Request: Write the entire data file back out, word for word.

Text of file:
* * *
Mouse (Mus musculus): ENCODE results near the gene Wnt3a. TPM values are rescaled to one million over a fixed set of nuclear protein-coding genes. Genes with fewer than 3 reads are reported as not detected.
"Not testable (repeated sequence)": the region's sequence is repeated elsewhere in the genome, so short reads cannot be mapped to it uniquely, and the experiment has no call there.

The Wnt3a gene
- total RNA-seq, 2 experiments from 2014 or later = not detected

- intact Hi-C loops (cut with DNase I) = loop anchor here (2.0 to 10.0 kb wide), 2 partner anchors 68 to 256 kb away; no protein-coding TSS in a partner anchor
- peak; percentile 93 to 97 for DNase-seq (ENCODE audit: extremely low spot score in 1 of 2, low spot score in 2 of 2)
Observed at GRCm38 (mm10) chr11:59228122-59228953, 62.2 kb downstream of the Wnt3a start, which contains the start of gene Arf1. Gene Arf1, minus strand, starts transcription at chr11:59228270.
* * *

Mouse (Mus musculus): ENCODE results near the gene Wnt3a. TPM values are rescaled to one million over a fixed set of nuclear protein-coding genes. Genes with fewer than 3 reads are reported as not detected.
"Not testable (repeated sequence)": the region's sequence is repeated elsewhere in the genome, so short reads cannot be mapped to it uniquely, and the experiment has no call there.

The Wnt3a gene
- total RNA-seq, 2 experiments from 2014 or later = not detected

- intact Hi-C loops (cut with DNase I) = loop anchor here (2.0 to 10.0 kb wide), 2 partner anchors 68 to 256 kb away; no protein-coding TSS in a partner anchor
- peak; percentile 93 to 97 for DNase-seq (ENCODE audit: extremely low spot score in 1 of 2, low spot score in 2 of 2)
Observed at GRCm38 (mm10) chr11:59228122-59228953, 62.2 kb downstream of the Wnt3a start, which contains the start of gene Arf1. Gene Arf1, minus strand, starts transcription at chr11:59228270.